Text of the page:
The Unwritten Fiction of Dead Brothers

Dinah Birch

  • Elizabeth Gaskell: The Early Years by John Chapple
    Manchester, 492 pp, £25.00, May 1997, ISBN 0 7190 2550 8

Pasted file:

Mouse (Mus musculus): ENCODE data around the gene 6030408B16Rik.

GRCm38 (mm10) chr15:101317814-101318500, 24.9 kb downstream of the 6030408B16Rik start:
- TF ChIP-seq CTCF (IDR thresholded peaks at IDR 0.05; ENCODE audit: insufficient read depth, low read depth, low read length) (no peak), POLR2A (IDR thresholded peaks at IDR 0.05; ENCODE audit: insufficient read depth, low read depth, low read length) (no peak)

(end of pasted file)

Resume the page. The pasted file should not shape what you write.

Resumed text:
The daughter of Samuel Holland, a prosperous Cheshire farmer and land agent, the wife of William Stevenson, a scholar and writer of some reputation, and the mother of Elizabeth Gaskell, one of the most celebrated Victorian novelists, Elizabeth Stevenson has vanished. No portrait survives, no letter or scrap of journal, no cherished family anecdotes, no remembered trace of her character or opinions. She died at the age of 40 in 1811 – we don’t know how, or why – leaving a 12-year-old son and a sturdy little girl, also called Elizabeth, who was just a year old. She may, or may not, have had six other children who died in infancy. John Chapple is punctilious about what he calls ‘the knotty entrails of oaken facts’, and will not pretend to know what he cannot prove. The pathos of Mrs Stevenson’s faded existence is not lost on him, and he does what he can for her – referring, twice, to a ‘desperately trivial’ mention of a curious fan she seems once to have owned (was it rare, he wonders, or finely worked?) as almost the only sure evidence that she had a life of her own. Her daughter seems to have felt something similar. Thirty-eight years after her mother died, Elizabeth Gaskell unexpectedly acquired some of her letters. Thanking the donor, she said that they were ‘the only relics of her that I have, and of more value to me than I can express, for I have so often longed for some little thing that had once been hers or been touched by her’.

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